Nvidia, a leading chip designer, announced on Tuesday that new U.S. export restrictions will inhibit the sales of two high-end artificial intelligence (AI) chips tailored for the Chinese market.
Additionally, one of Nvidia’s premier gaming chips will be impacted by the news regulations. The move aims to curb the transfer of cutting-edge U.S. technologies to China, particularly those potentially enhancing the country’s military capabilities.
Nvidia detailed the consequences of these restrictions, revealing that two modified advanced AI chips, the A800 and H800, specifically designed for compliance with prior export regulations in China, will now be barred for sale under the new rules. Furthermore, the restrictions will extend to a high-end gaming chip and the L40S chip, introduced in August.
Industry analysts predict that the regulations will not only affect Nvidia but will also impact competing chips produced by Advanced Micro Devices (AMD) and Intel, both are based in the US.
Intel’s Gaudi 2 chip, which entered the Chinese market in July, is expected to face a ban. AMD’s current AI chip, the MI250, and the upcoming MI300 chip are also likely to be subjected to the tightened controls, Reuters news report said.
Nvidia, Intel, and AMD have yet to provide detailed public comments beyond acknowledging the impact of the new restrictions. Nvidia, in its filing, expressed concern that these restrictions may compel the company to relocate certain business operations away from countries affected by U.S. export curbs. The chip manufacturer emphasized that these regulations could hinder the timely development of specific products, support existing customers, and supply customers outside the impacted regions.
How US Strengthens AI Chip Export Restrictions
The United States has announced a comprehensive update to export restrictions concerning advanced artificial intelligence (AI) technology, targeting key components essential for the development of AI applications, including large language models such as ChatGPT.
The primary objective is to prevent China and other countries from acquiring cutting-edge chips vital for AI technologies, amid concerns about potential military applications, Reuters news report said.
A closer examination of the updated regulations reveals several critical adjustments:
Expanded Scope of Controlled Chips: The original rules implemented last year assessed chips based on both computing power and communication speed. The recent update, however, primarily focuses on computing power alone, broadening the range of chips subject to restrictions, including recent creations by top AI chip supplier Nvidia (NVDA.O) for the Chinese market.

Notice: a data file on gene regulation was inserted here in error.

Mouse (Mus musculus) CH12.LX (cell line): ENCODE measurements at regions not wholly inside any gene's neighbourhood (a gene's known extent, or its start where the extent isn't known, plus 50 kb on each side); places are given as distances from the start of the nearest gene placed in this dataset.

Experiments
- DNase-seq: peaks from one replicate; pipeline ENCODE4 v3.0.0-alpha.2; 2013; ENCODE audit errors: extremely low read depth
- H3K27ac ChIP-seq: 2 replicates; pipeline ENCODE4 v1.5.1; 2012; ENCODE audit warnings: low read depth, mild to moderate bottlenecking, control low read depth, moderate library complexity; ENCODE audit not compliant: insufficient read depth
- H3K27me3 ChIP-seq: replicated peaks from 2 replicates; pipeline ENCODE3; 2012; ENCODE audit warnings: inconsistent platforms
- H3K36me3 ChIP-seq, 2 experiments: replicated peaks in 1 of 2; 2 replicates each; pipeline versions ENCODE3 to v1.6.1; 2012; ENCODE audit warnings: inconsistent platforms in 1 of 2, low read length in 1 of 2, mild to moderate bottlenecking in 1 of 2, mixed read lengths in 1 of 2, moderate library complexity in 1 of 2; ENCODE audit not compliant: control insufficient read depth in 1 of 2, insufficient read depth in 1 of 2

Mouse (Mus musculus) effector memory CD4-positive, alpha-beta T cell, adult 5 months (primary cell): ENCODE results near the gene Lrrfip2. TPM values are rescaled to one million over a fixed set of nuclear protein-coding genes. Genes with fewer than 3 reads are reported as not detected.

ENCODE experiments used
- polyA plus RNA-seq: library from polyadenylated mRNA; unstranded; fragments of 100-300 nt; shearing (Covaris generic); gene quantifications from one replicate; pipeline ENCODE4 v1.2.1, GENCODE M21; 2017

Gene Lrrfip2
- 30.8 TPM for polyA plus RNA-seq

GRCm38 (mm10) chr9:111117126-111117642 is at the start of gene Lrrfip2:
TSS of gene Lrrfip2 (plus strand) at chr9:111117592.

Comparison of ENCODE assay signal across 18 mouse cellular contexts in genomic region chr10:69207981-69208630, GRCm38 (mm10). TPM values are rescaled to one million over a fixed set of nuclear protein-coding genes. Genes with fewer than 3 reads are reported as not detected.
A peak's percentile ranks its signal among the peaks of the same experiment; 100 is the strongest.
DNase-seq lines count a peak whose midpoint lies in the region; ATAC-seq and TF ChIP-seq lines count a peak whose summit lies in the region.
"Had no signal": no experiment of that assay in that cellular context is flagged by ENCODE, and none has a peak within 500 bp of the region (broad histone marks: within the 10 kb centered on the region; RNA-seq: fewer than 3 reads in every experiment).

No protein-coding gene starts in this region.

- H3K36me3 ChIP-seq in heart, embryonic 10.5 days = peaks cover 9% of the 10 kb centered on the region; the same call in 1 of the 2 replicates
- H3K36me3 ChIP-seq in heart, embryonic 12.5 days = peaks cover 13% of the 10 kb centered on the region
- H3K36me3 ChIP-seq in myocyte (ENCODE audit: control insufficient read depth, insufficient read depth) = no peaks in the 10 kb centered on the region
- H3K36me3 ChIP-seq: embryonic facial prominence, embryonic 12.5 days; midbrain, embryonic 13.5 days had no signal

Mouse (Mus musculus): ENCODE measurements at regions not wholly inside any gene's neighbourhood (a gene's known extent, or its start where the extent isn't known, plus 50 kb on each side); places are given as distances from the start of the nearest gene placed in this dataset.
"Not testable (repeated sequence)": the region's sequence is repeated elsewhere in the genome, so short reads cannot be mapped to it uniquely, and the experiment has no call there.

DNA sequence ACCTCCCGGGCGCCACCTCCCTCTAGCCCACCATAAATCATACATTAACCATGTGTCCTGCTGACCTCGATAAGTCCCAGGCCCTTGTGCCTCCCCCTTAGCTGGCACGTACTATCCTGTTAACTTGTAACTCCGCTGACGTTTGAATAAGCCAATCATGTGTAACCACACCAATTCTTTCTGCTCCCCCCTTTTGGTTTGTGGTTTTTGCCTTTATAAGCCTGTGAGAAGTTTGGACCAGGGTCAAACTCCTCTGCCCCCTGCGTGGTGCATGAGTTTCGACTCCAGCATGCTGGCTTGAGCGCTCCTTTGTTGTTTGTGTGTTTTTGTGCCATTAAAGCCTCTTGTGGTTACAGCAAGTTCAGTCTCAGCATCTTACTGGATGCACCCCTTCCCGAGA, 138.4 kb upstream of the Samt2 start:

Notification Requirements: The new regulations mandate that chip companies notify U.S. authorities when selling chips that slightly fall below the restriction limits. This provision enables officials to track whether these chips are being utilized in significant quantities for AI-related work.
Addressing ‘Chiplet’ Loopholes: To counter potential workarounds, the regulations address emerging “chiplet” technology, wherein smaller sections of a chip are combined to form a complete chip. The new rules impose a “performance density” limitation to prevent such loopholes.
Blacklisting China’s Nvidia Challengers: In anticipation of a potential ban on U.S. AI chips in China, U.S. officials have added leading Chinese chip startups, Biren and Moore Threads, to a trade blacklist. Both companies were considered primary candidates to produce domestic alternatives to Nvidia’s chips. This move restricts their access to chip manufacturers that utilize U.S. equipment.
Identification of ‘Red Flags’ for Chip Factories: The U.S. identified specific characteristics in chips, such as containing 50 billion or more transistors and utilizing high bandwidth memory, as “red flags” for exporters to consider when evaluating the need for export licenses to ship goods to China. These indicators aim to help chip factories spot potential efforts to circumvent the rules.
Expanded License Requirements: The updated rules extend license requirements for exporting advanced chips from China and Macau to all 22 countries under U.S. arms control embargoes. Additionally, controls are now extended to any company with an ultimate parent company headquartered in these countries to prevent offshore subsidiaries from acquiring banned chips.
These stringent measures underscore the U.S. government’s commitment to enforcing a robust regulatory framework to control the export of advanced AI technology and ensure it does not compromise national security interests.